Somali ATR or front/back harmony
Saeed 1993 says (p.19):
Note that each of the symbols, i ii e ee a
aa o oo u uu, in fact stands for two slightly different sounds, but
since the difference is [sic] so rarely distinguishes different words,
the Somali orthography does not mark it.
Here is the IPA chart given in Saeed 1993 to show the qualities of the
two variants of each vowel. I've added a line connecting each pair. Saeed
attributes the difference to the Advanced Tongue Root (ATR) feature, but
the cited vowel qualities are not consistent with the West African style
of ATR differentiation, which is mainly a difference in the first formant,
generally associated with vowel height, while Saed's chart makes it seem
that the Somali difference is mainly in F2.
The other case that Somali might be compared to is the effects on vowels
of so-called emphatic consonants in Arabic.It seems prudent to reserve
judgment on the feature(s) involved until some instrumental measurements
have been made, but I will provisionally use the terms front and
back instead of +ATR and -ATR.
In order to avoid having to deal with browser font issues, I'll use
generally capital letters for the back variants from here forward.
The Somali front-back pairs participate in a system of vowel harmony
at the level of the phonological word or perhaps some larger phrasal category.
Saed p. 32:
Vowel harmony ... is not marked in the standard
orthography ... but it is essential to an authentic pronunciation of the
language ... Somali vowels are divided into two sets: a front series ...
and a back series ..., all of which occur both long and short. Vowel harmony
is the rule that within a certain range all vowels have to match, i.e.
belong to the same series. One such domain is a word: so that the vowels
in a noun root, for example, will all be front as in [libaax] libàax
'lion', or all back as in [mAAlIn] maalín 'day' ... [T]he
lexical categories of noun, verb and adjective inherently have vowels which
are either from the front or the back series, and this must be learnt for
each word from these categories. However, inflectional endings and the
functional categories of determiners, conjunctions, verbal pronouns, auxiliary
verbs, classifers and focus words are variable: their vowels can be either
from the front or back series and will tend to match neighbouring lexical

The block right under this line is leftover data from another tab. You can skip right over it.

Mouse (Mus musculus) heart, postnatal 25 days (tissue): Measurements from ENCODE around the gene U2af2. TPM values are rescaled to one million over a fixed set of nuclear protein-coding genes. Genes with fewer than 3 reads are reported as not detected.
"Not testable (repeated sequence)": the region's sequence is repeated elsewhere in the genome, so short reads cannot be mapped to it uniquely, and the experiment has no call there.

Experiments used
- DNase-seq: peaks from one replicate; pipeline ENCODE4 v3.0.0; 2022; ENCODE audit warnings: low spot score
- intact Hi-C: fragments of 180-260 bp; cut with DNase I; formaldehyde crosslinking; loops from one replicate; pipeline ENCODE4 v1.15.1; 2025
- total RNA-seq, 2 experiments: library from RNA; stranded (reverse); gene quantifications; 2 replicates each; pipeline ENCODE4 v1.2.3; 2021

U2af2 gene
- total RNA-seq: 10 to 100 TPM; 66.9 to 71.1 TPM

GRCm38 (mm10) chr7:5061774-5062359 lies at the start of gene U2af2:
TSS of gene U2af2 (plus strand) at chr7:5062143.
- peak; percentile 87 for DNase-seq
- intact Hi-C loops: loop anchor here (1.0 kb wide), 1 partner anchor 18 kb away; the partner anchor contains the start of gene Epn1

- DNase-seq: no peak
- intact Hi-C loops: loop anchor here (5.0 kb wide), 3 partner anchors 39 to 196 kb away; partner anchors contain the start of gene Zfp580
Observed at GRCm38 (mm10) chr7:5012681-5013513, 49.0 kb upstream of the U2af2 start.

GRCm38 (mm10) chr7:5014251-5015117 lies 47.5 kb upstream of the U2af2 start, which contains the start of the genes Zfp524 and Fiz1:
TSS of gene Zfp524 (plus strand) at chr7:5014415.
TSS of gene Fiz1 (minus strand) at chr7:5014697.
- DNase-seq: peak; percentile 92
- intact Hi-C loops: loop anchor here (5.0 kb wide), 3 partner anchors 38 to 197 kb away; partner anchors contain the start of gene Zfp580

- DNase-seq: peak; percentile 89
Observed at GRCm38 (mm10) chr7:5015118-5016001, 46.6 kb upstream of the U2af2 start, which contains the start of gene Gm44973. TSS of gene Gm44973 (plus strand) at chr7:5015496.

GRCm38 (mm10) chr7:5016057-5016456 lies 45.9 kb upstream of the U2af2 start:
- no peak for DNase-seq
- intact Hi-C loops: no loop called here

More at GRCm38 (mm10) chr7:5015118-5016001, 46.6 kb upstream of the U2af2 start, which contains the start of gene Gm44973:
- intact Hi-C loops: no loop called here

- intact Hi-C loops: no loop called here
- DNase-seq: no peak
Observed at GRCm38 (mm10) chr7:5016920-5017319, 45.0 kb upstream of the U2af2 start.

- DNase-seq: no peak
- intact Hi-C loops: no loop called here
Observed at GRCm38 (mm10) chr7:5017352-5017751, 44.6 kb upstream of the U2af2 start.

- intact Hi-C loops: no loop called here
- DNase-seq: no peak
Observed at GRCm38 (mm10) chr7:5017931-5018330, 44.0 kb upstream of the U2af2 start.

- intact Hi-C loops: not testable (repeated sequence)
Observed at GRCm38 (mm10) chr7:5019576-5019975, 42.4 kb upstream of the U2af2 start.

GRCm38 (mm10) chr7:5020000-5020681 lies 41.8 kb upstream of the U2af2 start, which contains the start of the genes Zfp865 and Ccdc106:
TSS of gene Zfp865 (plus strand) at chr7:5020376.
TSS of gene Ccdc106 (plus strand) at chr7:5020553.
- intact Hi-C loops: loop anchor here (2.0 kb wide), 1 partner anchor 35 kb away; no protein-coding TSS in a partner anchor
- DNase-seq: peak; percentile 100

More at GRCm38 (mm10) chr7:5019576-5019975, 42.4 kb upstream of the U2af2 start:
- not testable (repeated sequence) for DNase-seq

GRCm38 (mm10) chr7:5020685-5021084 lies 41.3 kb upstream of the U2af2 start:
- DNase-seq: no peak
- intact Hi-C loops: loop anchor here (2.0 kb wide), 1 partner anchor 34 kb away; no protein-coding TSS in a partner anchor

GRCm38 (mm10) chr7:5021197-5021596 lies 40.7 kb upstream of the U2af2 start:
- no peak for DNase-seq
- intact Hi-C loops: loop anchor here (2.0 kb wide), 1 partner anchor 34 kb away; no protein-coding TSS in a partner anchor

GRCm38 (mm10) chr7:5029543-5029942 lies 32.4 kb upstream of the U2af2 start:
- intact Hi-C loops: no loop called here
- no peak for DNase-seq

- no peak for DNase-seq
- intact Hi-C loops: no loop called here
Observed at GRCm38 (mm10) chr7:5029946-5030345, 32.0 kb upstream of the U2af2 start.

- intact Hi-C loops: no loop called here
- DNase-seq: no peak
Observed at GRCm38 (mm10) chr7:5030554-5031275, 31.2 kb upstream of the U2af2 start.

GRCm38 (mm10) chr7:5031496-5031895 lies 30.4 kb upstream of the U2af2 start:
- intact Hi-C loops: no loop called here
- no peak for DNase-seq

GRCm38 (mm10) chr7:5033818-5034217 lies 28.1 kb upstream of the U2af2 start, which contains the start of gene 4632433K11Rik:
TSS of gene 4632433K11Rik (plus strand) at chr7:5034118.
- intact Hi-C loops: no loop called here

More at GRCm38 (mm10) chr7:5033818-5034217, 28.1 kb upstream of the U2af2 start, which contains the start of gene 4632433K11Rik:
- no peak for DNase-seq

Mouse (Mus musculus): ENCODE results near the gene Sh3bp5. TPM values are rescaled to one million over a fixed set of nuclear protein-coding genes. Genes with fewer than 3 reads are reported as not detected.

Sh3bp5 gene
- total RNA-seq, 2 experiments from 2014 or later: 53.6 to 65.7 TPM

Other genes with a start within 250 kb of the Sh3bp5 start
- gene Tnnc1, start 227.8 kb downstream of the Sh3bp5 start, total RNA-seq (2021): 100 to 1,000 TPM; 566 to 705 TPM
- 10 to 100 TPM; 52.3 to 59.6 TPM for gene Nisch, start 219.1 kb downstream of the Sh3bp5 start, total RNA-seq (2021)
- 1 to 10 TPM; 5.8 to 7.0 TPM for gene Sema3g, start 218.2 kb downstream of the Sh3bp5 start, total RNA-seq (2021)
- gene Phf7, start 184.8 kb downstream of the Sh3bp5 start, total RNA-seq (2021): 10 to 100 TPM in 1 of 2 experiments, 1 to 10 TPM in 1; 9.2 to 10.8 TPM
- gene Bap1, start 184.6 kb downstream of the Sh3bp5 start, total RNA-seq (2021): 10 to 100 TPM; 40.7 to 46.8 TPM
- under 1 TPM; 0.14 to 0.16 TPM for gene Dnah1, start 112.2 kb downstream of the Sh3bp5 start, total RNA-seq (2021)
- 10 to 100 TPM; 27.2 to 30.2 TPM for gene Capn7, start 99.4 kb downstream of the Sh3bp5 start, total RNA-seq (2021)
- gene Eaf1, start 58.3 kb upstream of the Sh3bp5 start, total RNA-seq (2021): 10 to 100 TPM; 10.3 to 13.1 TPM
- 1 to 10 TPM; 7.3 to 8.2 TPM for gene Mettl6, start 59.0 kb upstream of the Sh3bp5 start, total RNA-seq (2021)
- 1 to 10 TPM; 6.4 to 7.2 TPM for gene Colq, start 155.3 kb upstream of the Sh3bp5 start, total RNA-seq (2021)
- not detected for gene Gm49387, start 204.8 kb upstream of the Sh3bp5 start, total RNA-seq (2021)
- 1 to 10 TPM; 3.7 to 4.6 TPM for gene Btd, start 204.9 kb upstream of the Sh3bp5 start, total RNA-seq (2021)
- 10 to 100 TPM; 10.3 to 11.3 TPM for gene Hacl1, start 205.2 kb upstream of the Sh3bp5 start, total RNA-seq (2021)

categories ... Thus vowels harmony is a kind of phonetic 'agreement' where
the vowels in functional affixes and words agree with the vowels in neighbouring
nouns, verbs and adjectives.
As the involvement of adjacent functional categories makes clear, Somali
vowel harmony is a phrasal (or 'post-lexical') phenomenon. As is often
the case with such phenomena, it is also apparently variable, both across
dialects and speakers and across occasions for the same speaker. Saed p.
It is difficult to give firm rules describing
the limits to which vowel harmony can stretch, or, for example, what happens
with conflicting vowel harmonies when several lexical categories occur
in the same clause. This is because, as Andrzejewski reports in his (1955)
study, the range of vowel harmony depends on the speed and formality of
the utterance and when the speaker chooses to pause. It seems that pausing
'switches off' the vowel harmony. Moreover the use of vowel harmony over
extended stretches seems to vary somewhat from speaker to speaker ...
Here are the examples given by Saeed. First some near-minimal pairs:
For the learner there are two clear points about
vowels harmony: firstly, that the vowel qualities of individual nouns,
verbs and adjectives must simply be learnt, even though the two vowel series
are not differentiated in the standard orthography; and secondly, that
attempts should be made to obey the fules of vowel harmony between roots
and suffixes, within the verbal piece, and in the use of focus words and
Then some examples of harmony in inflection and with adjacent clitics and
||'young female camel'
||'young female camels'
||'(they) turned over'
||'the noble person'
Warner (in Warner, John: Somali Grammar.Mennonite Board in East Africa,
Nairobi, 1988) indicates no distinction for /i/, /ii/, /e/, /a/, /ay/,
/aw/. For the other vowels he gives:
||'I sent it'
||'I refused it'
||'I may build it'
||'I may wait for it'
|[wAAn dIrI dOOnAA]
||waan díri doonaa
||'I will send it'
|[waan heli doonaa]
||waan héli doonaa
||'I will find it'
/ee/ [front] geed 'tree' gees 'horn' geel 'camels'
[back] keen 'bring (it)'
hees 'song' leef 'to lick'
/aa/ [front] taag 'a high place/ to put high'
aad 'very much' daan 'jawbone'
[back] taag 'strength'
gaal 'unbeliever' daaq 'to graze'
/o/ [front] fog 'far' tog 'seasonal river valley'
[back] lo' 'cattle'
qod 'to dig' boqol 'hundred'
/oo/ [front] jooj 'to remain' bood 'to jump' xoog
[back] roob 'rain' mood 'useful
property' doob 'youth'
/u/ [front] dul 'nostril' sug 'to wait'
duf 'fringe fibers'
[back] tuf 'to spit'
dul 'top side' tus 'to show (it)'
/uu/ [front] tuug 'thief' duug 'something old' guur 'shift'
[back] tuug 'to beg' duul 'fly'